The website of the U.S. House of Representatives provides a page for sending email to your Representative. To determine which Representative your letter should be sent to, the form asks for your home state and zip code (see figure below). If you type your zip code but neglect to choose a state, an error message is displayed saying that "you must select a state" as well as a zip code. Although a state alone is not usually enough to determine one's congressperson, a zip code should be enough, since the zip code fully determines the state. Obviously, the form implementation is too simplistic, probably to save development costs. I would bet that most people who use this page initially give only their zip code, get the error message, emit a sigh (or curse), and then give both state and zip code.
Earthlink.net, the website of the well-known Internet service provider, provides a function for looking up Earthlink's dial-up access phone numbers in cities around the world. For example, if an Earthlink customer were travelling to New York City and wanted to connect from there, she could use the function to find the local access number. However, the number lookup function is too demanding: to determine where the user will be, it requires that you give it a complete phone number (see Figure below) even though an area code would, in principle, be enough. Customers who don't yet know where they will be staying might not have a complete phone number. All they would know is the area code. In such situations, customers have to make up a phone number. Even when customers know a phone number where they will be, why should they have to type it, when an area code will do?
Earthlink's developers might argue that some area codes have more than one access number. Fine, but when a user gives a complete number, Earthlink.net displays not one, but rather a list of access numbers in and around the specified area -- the same list that would presumably be displayed for just an area code. Therefore, requiring a specific phone number as input is pointless.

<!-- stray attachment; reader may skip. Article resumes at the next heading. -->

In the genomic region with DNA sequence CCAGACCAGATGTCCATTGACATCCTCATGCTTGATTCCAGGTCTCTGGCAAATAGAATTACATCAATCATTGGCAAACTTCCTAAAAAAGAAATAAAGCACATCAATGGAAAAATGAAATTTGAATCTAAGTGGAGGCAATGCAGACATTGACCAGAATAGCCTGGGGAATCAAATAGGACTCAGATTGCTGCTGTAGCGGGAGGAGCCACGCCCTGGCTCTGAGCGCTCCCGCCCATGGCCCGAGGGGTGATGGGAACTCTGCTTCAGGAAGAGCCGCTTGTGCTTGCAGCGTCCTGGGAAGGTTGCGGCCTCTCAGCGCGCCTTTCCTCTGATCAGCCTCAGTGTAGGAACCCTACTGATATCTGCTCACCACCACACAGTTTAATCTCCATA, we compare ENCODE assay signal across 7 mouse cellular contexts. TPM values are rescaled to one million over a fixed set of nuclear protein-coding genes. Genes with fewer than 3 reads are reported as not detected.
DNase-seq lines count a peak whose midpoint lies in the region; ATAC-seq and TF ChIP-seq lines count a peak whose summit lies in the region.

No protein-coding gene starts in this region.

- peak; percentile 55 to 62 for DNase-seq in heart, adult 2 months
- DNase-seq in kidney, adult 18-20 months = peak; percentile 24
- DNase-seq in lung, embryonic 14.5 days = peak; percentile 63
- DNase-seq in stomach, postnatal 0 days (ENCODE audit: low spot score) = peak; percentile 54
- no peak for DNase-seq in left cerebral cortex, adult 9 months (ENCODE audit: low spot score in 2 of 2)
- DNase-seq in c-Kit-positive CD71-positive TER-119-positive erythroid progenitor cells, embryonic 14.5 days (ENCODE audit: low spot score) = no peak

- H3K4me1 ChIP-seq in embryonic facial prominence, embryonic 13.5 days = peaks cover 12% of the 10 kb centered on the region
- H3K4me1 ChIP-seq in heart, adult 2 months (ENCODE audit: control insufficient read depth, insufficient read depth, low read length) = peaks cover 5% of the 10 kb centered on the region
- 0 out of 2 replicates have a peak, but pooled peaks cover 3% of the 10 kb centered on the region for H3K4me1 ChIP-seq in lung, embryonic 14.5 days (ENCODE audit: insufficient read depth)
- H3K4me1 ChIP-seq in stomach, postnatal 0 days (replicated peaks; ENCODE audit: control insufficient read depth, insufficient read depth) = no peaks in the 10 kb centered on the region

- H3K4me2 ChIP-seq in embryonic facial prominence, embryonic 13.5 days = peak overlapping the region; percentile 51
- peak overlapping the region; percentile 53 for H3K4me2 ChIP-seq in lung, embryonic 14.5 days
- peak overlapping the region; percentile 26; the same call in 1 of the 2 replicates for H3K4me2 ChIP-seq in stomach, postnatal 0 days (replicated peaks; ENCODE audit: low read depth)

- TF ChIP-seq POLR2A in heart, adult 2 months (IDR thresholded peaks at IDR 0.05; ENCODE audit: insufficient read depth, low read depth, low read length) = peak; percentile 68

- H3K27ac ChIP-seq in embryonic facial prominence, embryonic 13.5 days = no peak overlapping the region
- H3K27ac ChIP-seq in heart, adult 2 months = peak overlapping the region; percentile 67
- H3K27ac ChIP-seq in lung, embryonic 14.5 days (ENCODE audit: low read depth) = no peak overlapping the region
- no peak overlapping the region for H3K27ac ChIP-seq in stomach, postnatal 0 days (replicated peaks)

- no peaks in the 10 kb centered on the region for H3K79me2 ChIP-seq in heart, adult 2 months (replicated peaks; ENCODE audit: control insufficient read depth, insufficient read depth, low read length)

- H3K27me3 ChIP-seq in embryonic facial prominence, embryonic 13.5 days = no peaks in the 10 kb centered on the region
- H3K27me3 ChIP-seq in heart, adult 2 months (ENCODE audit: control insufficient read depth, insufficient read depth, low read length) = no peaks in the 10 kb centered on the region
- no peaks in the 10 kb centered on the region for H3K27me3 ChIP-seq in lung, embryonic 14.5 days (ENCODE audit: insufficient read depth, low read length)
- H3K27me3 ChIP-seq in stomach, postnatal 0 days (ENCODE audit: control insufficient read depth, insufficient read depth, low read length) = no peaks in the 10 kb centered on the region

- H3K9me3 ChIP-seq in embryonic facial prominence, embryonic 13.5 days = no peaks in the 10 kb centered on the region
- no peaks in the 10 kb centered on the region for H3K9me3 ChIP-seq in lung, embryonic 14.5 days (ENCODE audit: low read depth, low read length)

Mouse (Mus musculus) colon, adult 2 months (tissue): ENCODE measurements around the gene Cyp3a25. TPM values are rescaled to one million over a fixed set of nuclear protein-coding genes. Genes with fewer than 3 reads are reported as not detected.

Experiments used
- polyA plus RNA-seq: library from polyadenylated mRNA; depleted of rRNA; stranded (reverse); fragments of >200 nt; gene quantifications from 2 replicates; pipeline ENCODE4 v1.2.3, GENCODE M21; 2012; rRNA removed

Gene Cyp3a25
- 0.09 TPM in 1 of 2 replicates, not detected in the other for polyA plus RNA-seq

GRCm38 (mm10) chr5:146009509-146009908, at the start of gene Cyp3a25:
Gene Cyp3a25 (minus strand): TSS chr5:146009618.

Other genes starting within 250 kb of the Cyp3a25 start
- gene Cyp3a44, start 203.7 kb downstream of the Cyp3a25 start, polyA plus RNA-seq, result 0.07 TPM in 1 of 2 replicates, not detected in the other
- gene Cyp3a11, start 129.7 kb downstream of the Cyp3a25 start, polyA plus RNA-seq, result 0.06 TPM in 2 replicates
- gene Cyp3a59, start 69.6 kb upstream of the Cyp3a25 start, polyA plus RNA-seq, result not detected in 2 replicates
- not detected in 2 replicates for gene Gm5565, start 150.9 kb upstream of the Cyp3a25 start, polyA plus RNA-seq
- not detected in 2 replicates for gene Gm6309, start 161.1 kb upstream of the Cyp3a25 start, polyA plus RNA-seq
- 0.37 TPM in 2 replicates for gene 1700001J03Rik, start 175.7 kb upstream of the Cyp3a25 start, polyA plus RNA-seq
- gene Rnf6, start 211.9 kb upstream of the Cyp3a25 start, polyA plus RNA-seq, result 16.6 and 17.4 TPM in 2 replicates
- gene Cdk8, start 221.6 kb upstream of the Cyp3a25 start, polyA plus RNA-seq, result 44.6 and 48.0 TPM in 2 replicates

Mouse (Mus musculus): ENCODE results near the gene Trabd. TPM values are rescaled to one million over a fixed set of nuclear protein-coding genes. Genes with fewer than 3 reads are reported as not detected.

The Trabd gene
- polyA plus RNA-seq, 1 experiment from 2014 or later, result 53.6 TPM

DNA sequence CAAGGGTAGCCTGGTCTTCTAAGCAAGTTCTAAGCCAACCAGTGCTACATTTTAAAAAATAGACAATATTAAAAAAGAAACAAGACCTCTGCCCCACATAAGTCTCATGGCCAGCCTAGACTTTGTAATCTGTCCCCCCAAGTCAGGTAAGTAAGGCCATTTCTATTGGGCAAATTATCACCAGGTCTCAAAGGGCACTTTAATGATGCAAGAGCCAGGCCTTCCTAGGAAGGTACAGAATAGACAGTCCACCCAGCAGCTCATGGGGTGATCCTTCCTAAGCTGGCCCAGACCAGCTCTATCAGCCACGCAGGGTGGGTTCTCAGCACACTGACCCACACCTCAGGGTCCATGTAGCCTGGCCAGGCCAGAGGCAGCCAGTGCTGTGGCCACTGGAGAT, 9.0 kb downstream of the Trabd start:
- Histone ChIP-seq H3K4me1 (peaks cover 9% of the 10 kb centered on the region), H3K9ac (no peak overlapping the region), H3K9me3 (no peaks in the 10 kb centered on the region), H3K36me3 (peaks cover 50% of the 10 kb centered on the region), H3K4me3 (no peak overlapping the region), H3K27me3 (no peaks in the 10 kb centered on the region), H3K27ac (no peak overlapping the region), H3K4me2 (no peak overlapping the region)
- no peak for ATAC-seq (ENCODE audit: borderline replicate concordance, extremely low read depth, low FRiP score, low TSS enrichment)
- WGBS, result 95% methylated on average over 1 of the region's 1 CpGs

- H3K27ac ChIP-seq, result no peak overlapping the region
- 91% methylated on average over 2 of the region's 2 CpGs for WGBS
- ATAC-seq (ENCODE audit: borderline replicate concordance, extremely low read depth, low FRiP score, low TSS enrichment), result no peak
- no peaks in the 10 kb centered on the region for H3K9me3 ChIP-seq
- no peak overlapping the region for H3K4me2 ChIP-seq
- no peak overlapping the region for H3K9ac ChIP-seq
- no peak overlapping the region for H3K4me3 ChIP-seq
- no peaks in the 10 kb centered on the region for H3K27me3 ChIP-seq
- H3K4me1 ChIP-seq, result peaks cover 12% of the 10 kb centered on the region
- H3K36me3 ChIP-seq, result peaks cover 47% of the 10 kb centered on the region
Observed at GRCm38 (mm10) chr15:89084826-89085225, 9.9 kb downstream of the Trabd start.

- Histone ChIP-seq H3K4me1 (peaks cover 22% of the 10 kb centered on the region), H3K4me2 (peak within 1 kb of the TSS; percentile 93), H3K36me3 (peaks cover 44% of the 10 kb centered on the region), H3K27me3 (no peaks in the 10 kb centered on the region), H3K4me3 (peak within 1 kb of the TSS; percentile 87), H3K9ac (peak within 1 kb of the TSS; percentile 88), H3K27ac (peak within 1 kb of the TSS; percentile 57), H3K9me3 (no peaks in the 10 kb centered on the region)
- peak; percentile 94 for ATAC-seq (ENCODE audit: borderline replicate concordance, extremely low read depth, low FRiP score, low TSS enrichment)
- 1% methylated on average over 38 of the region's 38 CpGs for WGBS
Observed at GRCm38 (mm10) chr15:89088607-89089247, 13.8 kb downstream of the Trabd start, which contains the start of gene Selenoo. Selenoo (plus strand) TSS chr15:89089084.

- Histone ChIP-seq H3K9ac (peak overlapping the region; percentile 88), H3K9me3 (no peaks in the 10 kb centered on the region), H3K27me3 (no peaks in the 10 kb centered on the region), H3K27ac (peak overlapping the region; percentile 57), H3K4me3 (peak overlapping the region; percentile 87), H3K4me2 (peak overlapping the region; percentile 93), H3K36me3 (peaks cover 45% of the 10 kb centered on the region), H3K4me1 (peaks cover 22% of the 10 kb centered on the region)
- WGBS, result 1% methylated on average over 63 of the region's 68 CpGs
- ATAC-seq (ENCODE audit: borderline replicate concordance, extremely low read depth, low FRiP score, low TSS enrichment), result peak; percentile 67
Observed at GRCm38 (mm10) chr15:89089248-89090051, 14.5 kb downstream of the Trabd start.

Stanford University's website, Stanford.edu, provides another example of requiring too much. People who want to register for Continuing Education classes are confronted with a confusing form that says they can provide either their name and social security number or, if they have registered previously, their Continuing Studies Program (CSP) ID number (see Figure below, left). Most people who have a CSP ID number would assume that supplying that number would be enough. But no, it isn't. In violation of common sense as well as the design of the form, users must also provide their last name (see Figure below, right).
Ask for the minimum amount of data you can: only what you really need. If you aren't sure what you will do with a certain piece of information, you don't need it, so don't ask for it. Don't make any data "required" unless you really can't proceed without it. Asking for data that you don't really need scares privacy-minded people away, hampers customers from achieving their goals, and slows throughput at your site, thereby hindering its success.
When someone gives you information, deduce as much as you can from it. Use what you know to fill in other datafields if possible. It would be very unfriendly for a website to ask visitors for both date-of-birth and age, since age can be deduced from date-of-birth.